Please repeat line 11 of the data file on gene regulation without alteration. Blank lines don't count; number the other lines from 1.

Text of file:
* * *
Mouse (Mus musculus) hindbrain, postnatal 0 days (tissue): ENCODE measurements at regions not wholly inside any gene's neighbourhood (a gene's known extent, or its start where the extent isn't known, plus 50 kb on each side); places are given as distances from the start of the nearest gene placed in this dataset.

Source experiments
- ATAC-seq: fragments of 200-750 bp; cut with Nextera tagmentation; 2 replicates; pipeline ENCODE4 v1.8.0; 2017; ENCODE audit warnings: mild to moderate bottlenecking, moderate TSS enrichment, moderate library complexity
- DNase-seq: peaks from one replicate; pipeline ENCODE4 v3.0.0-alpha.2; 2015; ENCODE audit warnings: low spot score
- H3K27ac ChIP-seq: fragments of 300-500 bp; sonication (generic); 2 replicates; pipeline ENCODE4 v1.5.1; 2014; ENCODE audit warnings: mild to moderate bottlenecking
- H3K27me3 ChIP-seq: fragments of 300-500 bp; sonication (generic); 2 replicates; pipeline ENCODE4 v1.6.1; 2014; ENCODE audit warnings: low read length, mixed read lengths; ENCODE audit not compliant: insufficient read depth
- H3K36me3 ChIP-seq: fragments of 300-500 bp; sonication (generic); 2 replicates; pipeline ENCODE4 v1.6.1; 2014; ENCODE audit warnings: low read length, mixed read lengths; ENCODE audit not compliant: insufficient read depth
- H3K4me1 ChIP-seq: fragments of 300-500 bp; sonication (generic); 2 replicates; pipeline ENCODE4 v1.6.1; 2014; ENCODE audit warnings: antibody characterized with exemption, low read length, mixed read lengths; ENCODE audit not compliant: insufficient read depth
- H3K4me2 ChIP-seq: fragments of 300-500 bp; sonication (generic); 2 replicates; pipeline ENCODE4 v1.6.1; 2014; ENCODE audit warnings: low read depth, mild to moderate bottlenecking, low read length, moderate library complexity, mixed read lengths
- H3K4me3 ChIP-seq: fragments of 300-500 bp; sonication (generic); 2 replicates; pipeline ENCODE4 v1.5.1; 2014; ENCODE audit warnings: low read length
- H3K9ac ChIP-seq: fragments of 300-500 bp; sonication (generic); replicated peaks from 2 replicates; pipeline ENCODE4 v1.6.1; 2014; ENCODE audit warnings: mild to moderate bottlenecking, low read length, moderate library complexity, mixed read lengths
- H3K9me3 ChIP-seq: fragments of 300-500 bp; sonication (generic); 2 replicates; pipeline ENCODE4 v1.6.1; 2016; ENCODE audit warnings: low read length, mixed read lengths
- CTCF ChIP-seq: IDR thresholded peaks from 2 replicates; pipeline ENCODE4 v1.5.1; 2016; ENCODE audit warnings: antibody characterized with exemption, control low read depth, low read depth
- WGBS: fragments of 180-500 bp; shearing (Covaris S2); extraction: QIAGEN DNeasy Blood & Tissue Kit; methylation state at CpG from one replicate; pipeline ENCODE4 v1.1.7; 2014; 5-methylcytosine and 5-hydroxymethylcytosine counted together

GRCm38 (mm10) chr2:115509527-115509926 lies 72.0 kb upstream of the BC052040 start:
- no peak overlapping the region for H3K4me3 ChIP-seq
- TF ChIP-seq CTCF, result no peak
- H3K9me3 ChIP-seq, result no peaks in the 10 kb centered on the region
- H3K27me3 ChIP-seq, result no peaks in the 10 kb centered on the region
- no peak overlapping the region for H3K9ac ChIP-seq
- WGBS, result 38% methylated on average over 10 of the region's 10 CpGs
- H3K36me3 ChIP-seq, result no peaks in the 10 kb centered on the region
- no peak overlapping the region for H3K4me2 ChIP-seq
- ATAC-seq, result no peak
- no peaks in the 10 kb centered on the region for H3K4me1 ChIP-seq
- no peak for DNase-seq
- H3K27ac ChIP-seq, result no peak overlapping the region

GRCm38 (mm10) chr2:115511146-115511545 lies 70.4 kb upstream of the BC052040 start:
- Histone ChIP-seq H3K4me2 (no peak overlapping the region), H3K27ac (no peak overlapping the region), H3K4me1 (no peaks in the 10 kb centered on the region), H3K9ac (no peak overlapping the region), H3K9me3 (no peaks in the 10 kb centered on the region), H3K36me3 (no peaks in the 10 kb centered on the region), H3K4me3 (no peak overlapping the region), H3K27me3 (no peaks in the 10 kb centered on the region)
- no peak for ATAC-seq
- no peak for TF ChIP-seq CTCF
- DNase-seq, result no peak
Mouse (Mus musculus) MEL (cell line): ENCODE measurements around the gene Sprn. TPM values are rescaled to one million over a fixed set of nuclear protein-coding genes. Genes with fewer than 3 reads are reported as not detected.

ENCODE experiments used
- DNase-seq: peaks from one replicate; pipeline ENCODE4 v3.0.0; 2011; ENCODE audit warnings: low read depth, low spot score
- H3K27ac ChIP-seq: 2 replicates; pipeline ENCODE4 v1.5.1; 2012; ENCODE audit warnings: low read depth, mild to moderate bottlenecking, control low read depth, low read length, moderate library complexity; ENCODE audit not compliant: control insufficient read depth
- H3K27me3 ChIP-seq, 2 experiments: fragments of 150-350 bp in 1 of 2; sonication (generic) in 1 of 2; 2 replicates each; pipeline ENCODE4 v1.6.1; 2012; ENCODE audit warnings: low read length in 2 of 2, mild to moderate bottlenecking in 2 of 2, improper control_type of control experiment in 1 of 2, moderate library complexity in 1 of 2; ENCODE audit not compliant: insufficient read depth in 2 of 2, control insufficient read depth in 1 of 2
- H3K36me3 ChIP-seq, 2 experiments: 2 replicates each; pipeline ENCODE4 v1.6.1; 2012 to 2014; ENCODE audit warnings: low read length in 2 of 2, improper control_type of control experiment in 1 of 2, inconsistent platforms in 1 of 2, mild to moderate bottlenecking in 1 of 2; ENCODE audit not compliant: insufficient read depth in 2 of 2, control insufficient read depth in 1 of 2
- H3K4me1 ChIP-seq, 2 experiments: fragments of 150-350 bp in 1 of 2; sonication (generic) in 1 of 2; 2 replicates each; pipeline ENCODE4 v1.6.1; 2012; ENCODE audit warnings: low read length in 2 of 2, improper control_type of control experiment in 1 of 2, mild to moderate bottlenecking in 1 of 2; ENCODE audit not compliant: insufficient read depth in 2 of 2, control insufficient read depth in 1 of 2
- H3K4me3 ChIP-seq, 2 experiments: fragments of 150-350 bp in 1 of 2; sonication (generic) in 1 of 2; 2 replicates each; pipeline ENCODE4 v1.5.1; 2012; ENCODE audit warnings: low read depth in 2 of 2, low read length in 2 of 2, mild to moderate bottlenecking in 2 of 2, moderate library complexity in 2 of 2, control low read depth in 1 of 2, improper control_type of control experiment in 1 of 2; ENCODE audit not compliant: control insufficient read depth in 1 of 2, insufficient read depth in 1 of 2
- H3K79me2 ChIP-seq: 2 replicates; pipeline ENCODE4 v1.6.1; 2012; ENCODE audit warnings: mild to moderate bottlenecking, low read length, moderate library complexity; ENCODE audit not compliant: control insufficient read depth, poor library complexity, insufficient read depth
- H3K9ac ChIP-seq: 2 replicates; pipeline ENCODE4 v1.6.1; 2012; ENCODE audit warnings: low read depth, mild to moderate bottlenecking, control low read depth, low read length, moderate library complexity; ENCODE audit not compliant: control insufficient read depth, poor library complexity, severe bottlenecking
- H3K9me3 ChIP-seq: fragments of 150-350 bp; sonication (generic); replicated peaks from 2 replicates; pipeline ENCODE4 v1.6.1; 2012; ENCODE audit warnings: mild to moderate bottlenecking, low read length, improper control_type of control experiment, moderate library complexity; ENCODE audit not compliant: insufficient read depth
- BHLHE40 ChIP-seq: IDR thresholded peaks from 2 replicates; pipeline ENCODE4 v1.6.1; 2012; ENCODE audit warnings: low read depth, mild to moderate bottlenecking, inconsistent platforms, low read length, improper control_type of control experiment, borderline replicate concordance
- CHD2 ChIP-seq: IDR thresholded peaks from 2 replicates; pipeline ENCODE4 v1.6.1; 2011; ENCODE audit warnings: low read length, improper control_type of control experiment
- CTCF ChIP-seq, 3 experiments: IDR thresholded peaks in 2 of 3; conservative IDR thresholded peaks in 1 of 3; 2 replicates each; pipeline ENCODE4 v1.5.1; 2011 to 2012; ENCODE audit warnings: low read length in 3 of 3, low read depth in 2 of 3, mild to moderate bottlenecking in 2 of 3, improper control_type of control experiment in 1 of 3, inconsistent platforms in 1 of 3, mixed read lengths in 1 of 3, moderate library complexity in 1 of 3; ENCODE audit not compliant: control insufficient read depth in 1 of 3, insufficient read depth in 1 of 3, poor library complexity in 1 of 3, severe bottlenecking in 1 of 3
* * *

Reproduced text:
- H3K9ac ChIP-seq: fragments of 300-500 bp; sonication (generic); replicated peaks from 2 replicates; pipeline ENCODE4 v1.6.1; 2014; ENCODE audit warnings: mild to moderate bottlenecking, low read length, moderate library complexity, mixed read lengths